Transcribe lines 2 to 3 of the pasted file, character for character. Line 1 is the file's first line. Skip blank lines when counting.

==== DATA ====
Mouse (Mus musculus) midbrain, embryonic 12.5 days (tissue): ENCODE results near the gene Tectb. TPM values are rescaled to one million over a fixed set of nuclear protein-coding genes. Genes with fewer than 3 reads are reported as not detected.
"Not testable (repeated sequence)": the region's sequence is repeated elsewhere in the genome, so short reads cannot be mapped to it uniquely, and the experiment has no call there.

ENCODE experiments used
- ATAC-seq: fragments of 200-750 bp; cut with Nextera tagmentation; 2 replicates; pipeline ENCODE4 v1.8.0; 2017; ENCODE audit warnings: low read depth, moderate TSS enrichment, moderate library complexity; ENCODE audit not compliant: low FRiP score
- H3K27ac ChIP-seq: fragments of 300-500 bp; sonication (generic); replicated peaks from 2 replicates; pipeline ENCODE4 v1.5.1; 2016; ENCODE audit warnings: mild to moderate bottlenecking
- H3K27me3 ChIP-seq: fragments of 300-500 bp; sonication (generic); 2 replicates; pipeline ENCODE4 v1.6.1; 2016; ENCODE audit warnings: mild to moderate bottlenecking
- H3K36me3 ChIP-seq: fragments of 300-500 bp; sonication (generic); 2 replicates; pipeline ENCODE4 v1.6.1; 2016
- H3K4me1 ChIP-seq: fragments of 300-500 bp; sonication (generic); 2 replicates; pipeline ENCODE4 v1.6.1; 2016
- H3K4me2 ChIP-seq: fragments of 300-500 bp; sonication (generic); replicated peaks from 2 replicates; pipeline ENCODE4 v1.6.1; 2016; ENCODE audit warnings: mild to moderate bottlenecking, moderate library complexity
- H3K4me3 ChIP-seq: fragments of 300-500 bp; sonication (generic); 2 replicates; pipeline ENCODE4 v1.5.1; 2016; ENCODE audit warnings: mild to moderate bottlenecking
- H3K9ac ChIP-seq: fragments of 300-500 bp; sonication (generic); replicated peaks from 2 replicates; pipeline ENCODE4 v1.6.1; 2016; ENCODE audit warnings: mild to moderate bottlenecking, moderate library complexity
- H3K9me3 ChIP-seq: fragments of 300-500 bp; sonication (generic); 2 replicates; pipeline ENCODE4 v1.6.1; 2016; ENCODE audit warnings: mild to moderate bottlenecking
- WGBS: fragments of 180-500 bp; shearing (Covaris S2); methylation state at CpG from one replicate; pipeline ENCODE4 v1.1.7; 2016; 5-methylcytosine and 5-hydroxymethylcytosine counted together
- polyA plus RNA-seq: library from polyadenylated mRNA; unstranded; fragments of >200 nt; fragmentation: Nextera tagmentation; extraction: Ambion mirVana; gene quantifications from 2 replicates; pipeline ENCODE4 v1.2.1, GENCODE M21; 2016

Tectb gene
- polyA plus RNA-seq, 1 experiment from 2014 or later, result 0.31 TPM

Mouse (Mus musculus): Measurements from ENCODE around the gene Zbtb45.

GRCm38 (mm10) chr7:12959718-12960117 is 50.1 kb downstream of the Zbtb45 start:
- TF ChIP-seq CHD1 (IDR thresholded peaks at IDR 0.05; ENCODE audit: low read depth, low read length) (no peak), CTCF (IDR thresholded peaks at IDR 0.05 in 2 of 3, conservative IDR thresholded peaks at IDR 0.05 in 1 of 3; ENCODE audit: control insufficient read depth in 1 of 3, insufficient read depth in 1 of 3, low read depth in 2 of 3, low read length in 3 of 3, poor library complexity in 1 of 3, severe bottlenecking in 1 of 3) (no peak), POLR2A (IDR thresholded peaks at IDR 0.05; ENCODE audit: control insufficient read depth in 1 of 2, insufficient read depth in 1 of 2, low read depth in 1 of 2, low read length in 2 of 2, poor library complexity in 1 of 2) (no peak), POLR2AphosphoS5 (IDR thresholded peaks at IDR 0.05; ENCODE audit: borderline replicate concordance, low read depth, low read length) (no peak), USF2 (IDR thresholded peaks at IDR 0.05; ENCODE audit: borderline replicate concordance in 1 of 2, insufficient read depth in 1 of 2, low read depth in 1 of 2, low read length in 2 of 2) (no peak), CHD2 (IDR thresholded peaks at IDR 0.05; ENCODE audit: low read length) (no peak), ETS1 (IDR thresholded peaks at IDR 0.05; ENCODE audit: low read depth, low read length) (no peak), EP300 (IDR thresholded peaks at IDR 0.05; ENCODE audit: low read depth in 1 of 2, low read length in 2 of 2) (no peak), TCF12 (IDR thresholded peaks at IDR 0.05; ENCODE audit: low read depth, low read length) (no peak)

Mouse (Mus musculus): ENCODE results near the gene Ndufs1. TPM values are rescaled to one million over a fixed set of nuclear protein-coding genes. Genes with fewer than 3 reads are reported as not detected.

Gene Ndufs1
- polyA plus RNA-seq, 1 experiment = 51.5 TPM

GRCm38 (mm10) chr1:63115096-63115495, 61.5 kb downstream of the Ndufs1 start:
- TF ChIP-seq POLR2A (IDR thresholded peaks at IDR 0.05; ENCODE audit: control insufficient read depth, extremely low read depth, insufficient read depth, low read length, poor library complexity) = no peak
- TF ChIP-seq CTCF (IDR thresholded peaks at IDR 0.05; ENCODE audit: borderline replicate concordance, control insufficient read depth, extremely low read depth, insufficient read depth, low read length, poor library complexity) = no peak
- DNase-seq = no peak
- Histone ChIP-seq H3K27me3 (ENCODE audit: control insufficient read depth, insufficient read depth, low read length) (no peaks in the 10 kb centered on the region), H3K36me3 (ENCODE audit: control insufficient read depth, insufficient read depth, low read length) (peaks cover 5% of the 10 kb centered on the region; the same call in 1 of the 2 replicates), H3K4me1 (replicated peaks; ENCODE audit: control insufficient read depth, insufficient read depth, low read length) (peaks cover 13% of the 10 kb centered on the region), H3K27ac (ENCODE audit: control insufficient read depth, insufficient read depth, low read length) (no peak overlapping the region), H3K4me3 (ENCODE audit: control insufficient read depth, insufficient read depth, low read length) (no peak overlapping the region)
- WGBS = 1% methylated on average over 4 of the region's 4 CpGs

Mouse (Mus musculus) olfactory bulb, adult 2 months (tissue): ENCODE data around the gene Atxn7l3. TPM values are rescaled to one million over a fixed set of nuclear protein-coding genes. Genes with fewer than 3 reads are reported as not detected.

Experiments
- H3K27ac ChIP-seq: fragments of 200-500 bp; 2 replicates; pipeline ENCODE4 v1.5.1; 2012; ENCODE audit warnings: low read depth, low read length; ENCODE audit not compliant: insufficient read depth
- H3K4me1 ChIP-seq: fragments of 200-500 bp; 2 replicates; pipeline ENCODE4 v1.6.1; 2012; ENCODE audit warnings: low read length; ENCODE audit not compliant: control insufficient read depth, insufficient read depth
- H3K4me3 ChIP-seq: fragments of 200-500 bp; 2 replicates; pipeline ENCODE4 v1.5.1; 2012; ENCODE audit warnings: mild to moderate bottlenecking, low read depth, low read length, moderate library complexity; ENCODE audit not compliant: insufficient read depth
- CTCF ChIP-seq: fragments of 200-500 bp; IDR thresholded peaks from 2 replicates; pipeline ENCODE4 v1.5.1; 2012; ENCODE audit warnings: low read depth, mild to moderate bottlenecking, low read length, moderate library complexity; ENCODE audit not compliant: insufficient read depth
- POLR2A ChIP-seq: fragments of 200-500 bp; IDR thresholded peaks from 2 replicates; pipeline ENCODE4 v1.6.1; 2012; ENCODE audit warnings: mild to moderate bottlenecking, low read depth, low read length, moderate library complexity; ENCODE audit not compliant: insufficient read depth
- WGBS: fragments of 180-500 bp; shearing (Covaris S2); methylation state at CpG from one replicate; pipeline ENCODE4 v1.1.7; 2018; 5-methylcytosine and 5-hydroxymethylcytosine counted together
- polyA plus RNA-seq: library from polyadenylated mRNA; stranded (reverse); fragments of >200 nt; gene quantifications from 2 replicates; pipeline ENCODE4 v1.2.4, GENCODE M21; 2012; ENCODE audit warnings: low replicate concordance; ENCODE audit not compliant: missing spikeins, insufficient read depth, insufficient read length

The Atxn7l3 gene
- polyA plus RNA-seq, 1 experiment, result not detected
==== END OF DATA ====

"Not testable (repeated sequence)": the region's sequence is repeated elsewhere in the genome, so short reads cannot be mapped to it uniquely, and the experiment has no call there.

ENCODE experiments used